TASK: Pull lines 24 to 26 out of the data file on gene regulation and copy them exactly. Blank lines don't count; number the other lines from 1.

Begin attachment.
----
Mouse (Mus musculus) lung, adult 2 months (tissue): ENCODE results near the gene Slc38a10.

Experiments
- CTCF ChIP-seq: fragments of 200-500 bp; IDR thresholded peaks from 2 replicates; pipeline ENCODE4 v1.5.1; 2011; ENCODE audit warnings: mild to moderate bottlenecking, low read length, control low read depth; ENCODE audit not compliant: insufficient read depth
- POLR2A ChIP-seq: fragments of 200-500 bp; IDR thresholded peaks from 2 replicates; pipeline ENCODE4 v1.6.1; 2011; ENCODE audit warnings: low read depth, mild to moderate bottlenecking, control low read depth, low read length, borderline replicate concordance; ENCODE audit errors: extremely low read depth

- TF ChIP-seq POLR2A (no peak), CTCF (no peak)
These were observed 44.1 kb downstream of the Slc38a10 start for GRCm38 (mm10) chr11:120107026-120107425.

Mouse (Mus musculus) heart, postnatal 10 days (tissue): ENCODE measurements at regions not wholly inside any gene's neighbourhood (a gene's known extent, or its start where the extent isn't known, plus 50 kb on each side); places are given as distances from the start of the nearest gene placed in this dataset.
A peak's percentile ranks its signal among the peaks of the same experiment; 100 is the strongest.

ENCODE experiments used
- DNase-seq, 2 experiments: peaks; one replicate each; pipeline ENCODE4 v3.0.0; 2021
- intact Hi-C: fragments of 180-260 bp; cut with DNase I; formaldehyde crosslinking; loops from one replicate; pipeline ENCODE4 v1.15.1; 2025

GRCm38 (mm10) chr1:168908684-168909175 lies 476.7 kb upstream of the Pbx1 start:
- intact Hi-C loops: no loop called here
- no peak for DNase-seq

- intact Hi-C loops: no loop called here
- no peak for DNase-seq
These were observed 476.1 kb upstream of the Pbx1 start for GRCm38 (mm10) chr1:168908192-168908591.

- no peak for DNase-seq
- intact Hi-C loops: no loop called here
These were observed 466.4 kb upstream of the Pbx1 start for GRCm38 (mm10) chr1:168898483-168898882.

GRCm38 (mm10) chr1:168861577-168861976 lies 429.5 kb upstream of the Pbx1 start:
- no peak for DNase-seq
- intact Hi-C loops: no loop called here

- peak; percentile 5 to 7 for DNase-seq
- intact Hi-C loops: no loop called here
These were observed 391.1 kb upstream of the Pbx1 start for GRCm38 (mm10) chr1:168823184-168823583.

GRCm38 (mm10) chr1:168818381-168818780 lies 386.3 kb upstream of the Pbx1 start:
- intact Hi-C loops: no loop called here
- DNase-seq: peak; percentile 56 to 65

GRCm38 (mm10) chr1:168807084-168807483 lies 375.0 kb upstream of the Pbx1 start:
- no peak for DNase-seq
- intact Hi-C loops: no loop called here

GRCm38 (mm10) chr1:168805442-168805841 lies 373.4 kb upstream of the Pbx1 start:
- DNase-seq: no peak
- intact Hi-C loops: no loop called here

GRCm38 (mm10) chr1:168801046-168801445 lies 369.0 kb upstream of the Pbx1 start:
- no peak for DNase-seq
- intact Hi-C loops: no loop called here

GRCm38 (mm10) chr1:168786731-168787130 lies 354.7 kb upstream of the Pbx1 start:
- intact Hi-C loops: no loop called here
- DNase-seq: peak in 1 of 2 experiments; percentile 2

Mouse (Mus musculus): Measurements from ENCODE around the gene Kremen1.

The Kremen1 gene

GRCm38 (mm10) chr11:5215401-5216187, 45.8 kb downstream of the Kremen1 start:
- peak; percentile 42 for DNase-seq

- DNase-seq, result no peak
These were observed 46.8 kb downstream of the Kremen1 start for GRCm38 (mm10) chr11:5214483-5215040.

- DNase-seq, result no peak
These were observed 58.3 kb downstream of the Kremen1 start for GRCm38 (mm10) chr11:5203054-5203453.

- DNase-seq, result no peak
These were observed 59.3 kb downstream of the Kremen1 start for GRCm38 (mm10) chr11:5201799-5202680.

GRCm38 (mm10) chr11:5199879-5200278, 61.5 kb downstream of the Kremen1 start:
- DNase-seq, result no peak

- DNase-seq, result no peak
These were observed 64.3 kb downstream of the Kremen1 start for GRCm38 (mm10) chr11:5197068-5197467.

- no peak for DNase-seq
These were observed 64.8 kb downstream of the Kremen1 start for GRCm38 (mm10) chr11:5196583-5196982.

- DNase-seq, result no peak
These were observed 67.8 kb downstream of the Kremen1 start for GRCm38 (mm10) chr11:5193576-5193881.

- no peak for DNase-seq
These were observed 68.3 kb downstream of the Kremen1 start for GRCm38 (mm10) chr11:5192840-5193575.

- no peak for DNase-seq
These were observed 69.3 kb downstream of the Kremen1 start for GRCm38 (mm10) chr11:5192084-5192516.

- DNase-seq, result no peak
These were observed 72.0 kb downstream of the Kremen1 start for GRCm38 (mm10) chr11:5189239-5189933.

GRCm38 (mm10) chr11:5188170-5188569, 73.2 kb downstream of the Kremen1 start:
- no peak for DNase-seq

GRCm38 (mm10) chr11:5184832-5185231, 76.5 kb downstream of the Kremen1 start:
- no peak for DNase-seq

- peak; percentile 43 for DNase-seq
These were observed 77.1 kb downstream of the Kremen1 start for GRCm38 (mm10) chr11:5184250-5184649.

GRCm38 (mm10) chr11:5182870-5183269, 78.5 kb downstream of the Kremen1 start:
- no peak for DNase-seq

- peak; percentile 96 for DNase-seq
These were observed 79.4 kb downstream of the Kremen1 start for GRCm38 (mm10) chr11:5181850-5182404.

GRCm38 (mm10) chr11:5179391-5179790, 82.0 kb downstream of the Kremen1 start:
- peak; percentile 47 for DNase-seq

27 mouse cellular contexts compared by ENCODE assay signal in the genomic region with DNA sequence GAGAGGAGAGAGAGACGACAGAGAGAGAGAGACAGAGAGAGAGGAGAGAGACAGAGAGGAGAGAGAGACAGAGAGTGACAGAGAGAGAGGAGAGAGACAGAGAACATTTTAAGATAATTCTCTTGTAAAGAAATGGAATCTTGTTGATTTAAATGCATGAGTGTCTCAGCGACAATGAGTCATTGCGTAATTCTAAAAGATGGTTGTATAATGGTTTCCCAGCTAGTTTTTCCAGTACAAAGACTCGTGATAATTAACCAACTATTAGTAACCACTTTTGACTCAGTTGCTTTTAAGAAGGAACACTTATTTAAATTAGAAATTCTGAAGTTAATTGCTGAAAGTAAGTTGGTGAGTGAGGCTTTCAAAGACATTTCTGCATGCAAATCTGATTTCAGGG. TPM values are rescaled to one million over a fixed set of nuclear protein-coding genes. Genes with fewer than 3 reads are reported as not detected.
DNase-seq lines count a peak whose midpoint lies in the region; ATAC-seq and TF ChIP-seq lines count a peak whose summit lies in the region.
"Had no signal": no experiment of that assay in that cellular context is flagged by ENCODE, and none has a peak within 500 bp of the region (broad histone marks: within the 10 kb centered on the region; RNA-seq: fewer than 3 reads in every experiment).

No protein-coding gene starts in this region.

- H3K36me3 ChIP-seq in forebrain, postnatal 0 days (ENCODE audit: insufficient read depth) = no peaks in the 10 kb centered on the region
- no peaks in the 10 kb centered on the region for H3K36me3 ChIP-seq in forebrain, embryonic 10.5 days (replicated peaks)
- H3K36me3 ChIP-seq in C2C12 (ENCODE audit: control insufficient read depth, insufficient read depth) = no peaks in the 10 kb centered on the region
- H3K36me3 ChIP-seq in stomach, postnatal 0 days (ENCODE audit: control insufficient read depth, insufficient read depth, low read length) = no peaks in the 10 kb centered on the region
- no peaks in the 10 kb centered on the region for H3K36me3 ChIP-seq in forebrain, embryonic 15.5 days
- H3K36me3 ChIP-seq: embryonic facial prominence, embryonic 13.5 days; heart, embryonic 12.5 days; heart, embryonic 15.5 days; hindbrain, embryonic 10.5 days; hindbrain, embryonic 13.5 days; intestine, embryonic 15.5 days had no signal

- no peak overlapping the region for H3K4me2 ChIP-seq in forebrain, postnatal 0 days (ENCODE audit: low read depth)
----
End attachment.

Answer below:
- peak; percentile 5 to 7 for DNase-seq
- intact Hi-C loops: no loop called here
These were observed 391.1 kb upstream of the Pbx1 start for GRCm38 (mm10) chr1:168823184-168823583.